Monthly Archive: December Rese
Guest Blog written by 2017 Environmental Visual Communication student Fenella Hood
Knife in hand and knee-deep in rotting blubber, Jacqueline Miller is about to do something that has never been done before: carve out a blue whale's heart for preservation. Enveloped in its stench and racing against decay, she cuts deep into the tissue beneath, sure in her knowledge of anatomy but ever wondering: Will this even work? Read on to learn more about one of the team members behind the world's biggest heart in this blog by EVC student Fennella Hood.
Guest blog by Environmental Visual Communication graduate David Coulson
Deborah Samuel's latest book, “The Extraordinary Beauty of Birds” is a stunning exposé of the ROM ornithology collection; an attempt, in her words, to bring these birds and feathers back to life. Here, EVC graduate David Coulson interviews Deborah about her photography and experiences working in collaboration with the ROM's Natural History collections.
Guest blog by Environmental Visual Communication student Samantha Stephens
The sign on the door seemed quite appropriate. “Abandon all hope ye who enter here.” I imagine that, as this quote from Dante’s Inferno indicates, this might be what hell feels like. As this last barrier swings open and the dim room is revealed, the swarm of hundreds of tiny creatures moving across the concrete floor completes that vision. However, for some of the ROM’s tireless workers, this environment is heaven. Here resides the dermestid beetle colony. These ravenous beetles are eagerly seeking their next meal. Manoeuvring themselves into the crevices of skeletons, they strip the flesh from delicate specimens with more precision and speed than the nimblest of human fingers.
Guest blog by Environmental Visual Communication student Sally McIntyre
When most people think about the Royal Ontario Museum (ROM), they think of dinosaurs or mummies. However, it is the invertebrates that live on the ocean floor and crawl through the soil that make up the most diverse collection at the ROM. So who holds the daunting position of keeper of this vast museum collection? Meet Dr. Sebastian Kvist: Leech Hunter.
Museum collections are often undervalued and misunderstood. Regular visitors to the ROM don’t get to see what lies behind the public galleries, and yet less than 1% of the ROM’s collections are on display. These collections do far more than gather dust: they are a reference point in time, and, from a natural history perspective, provide a baseline for our understanding of life. I have received a lot of data requests from inside and outside the ROM. Some I can answer, and some I automatically forward along to collections. A group of recent emails stood out in particular...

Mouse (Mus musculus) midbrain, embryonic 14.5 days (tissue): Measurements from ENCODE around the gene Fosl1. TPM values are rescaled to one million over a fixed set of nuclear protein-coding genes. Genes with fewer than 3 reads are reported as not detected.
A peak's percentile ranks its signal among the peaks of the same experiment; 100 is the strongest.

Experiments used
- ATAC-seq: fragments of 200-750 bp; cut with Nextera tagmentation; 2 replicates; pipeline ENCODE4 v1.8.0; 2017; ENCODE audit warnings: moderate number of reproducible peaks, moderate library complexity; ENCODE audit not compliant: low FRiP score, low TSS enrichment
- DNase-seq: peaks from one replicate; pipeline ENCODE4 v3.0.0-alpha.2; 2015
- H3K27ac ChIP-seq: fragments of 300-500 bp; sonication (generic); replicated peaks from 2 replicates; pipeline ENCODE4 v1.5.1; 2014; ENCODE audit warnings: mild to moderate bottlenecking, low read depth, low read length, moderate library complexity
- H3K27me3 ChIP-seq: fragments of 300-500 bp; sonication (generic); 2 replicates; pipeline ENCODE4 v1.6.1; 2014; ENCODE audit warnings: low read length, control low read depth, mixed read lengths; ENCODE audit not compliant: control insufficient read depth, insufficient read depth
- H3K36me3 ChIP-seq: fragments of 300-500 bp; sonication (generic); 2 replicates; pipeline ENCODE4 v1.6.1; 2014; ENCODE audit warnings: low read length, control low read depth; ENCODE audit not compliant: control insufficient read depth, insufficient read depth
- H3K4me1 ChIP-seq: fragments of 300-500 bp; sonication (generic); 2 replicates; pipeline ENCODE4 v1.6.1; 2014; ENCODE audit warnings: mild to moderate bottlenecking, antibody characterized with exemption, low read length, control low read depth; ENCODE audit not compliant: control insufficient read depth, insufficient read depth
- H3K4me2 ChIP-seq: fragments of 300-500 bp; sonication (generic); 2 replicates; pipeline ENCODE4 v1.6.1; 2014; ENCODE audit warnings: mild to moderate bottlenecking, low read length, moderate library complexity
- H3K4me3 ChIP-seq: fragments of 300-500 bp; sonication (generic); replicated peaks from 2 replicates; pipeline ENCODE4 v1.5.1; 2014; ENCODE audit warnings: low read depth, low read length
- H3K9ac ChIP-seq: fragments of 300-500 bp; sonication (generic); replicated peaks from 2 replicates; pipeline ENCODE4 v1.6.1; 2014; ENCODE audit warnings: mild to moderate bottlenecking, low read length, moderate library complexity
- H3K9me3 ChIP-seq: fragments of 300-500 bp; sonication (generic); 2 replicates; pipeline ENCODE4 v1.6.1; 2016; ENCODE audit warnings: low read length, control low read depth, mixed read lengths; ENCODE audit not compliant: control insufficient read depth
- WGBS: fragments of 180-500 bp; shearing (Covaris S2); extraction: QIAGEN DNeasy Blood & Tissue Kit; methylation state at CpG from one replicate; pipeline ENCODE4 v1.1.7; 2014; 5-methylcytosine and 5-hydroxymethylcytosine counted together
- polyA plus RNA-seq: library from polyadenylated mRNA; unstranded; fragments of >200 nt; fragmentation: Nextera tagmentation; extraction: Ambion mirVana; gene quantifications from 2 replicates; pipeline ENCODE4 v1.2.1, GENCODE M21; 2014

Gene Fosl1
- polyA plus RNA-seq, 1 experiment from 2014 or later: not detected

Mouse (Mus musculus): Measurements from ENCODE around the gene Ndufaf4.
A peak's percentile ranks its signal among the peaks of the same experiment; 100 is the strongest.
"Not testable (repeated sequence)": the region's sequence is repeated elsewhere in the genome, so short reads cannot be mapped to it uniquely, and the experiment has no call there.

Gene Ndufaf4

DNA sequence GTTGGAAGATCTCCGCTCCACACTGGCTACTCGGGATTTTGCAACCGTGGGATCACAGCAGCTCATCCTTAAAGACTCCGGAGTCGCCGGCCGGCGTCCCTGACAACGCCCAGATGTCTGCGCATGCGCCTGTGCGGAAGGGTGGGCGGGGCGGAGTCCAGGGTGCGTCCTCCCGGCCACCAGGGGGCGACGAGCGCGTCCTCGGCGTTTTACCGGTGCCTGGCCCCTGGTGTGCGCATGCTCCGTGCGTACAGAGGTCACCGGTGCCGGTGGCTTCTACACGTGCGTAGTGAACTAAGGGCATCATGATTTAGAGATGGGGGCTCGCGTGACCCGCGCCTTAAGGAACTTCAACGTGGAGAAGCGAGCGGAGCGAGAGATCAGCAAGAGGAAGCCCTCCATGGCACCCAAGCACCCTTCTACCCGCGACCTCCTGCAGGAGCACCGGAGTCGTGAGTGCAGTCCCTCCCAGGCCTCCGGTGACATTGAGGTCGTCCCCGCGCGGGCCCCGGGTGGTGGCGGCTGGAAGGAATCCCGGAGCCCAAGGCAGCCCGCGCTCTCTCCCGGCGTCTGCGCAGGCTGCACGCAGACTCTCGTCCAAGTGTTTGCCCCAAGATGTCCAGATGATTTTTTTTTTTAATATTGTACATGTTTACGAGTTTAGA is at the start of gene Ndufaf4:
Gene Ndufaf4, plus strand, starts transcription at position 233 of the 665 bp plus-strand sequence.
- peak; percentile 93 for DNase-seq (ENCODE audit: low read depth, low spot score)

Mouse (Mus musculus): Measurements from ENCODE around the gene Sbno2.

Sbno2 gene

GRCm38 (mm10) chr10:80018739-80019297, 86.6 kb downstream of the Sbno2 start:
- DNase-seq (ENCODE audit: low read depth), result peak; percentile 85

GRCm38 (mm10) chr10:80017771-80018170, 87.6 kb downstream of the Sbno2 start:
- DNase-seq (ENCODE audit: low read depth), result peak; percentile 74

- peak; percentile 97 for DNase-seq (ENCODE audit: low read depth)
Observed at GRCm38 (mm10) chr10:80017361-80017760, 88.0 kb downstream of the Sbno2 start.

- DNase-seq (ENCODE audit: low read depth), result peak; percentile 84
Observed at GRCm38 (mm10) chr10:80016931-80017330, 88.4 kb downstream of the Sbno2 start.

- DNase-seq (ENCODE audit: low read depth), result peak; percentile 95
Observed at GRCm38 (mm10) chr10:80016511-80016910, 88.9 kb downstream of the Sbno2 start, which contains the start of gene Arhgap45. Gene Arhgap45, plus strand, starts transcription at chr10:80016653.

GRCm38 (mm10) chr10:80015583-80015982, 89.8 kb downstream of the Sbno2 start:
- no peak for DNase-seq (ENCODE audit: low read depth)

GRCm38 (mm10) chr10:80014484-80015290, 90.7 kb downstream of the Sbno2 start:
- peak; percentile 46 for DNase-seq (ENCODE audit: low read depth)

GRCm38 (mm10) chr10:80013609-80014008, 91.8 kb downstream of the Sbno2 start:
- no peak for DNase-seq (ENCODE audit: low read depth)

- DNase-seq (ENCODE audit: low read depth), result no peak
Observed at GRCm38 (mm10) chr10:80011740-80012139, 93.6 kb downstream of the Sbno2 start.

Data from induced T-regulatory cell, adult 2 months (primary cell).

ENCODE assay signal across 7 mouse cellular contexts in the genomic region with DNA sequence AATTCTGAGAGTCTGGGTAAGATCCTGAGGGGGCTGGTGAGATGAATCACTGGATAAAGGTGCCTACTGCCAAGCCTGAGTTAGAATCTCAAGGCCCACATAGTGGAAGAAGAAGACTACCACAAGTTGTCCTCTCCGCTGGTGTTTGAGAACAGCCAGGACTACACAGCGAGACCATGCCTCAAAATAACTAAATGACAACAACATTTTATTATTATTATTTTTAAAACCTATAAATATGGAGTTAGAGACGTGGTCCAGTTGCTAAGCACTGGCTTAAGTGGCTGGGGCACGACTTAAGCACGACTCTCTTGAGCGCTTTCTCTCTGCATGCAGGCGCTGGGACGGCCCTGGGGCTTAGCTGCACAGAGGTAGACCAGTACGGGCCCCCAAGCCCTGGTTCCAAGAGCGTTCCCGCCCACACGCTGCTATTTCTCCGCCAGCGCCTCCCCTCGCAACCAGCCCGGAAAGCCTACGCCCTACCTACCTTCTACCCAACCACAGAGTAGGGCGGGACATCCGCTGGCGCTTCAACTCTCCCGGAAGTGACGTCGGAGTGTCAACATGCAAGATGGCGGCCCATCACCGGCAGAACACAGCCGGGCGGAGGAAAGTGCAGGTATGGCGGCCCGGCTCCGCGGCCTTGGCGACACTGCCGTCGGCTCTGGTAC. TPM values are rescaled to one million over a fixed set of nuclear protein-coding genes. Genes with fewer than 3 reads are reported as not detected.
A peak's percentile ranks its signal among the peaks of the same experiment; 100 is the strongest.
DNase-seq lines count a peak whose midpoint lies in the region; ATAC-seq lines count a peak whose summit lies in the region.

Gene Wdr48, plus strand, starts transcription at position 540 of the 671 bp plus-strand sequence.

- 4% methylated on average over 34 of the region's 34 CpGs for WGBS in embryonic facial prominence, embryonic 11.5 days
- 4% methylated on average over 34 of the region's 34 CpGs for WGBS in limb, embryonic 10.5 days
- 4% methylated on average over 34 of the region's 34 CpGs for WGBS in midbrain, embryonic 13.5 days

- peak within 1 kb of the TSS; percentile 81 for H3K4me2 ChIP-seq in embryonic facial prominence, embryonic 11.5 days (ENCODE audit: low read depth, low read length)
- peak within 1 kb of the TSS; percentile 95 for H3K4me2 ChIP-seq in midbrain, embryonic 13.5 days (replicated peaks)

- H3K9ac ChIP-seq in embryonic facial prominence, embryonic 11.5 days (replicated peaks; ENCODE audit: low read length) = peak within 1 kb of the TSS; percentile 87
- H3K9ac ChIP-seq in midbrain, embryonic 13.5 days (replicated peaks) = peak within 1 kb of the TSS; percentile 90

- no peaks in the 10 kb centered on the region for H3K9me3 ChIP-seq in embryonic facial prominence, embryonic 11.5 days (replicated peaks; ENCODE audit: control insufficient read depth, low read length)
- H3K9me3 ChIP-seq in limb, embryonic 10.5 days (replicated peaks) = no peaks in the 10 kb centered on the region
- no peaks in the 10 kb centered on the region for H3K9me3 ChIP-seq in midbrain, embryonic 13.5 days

Guest blog by Angela Telfer, the Data Management Lead for Bio-Inventory and Collections Unit of the Biodiversity Institute of Ontario (BIO), and Database Coordinator for the Ontario BioBlitz program
Ever wonder what happens to all those observations made at the Ontario BioBlitz? Where do your species lists and iNaturalist observations go? Angela has those answers and some tips for making sure that everyone's hard work collecting data in the field is preserved and accessible to everyone for years to come.
Blog by Nadine Leone, ROM Hands-on Biodiversity Gallery Assistant Coordinator
The first of four blogs in our Ontario BioBlitz: Behind the Blitz series is an interview with three young ROM scientists, who share their favourite highlights from last year's event in the Don Watershed.
Follow five of the ROM’s researchers and learn about what fascinates them, what questions are irking them and how their research helps us figure out the world.
Over a century after they were acquired Ptolemaic artifacts at the Royal Ontario Museum, Greek & Roman collection, get new homes
It’s that time of year where many of us are pretty focused on the holidays. Spending time with family and friends, baking and eating loads of treats, and - let’s be honest - the gifts. Finding them, buying them, wrapping them, and getting them to where they need to go, whether the destination is under the Christmas tree, or to be mailed to relatives somewhere else around the world.
So, given that everybody’s in this present-logistics state of mind, we have a gift-wrapping question for you… how do you ship a blue whale heart?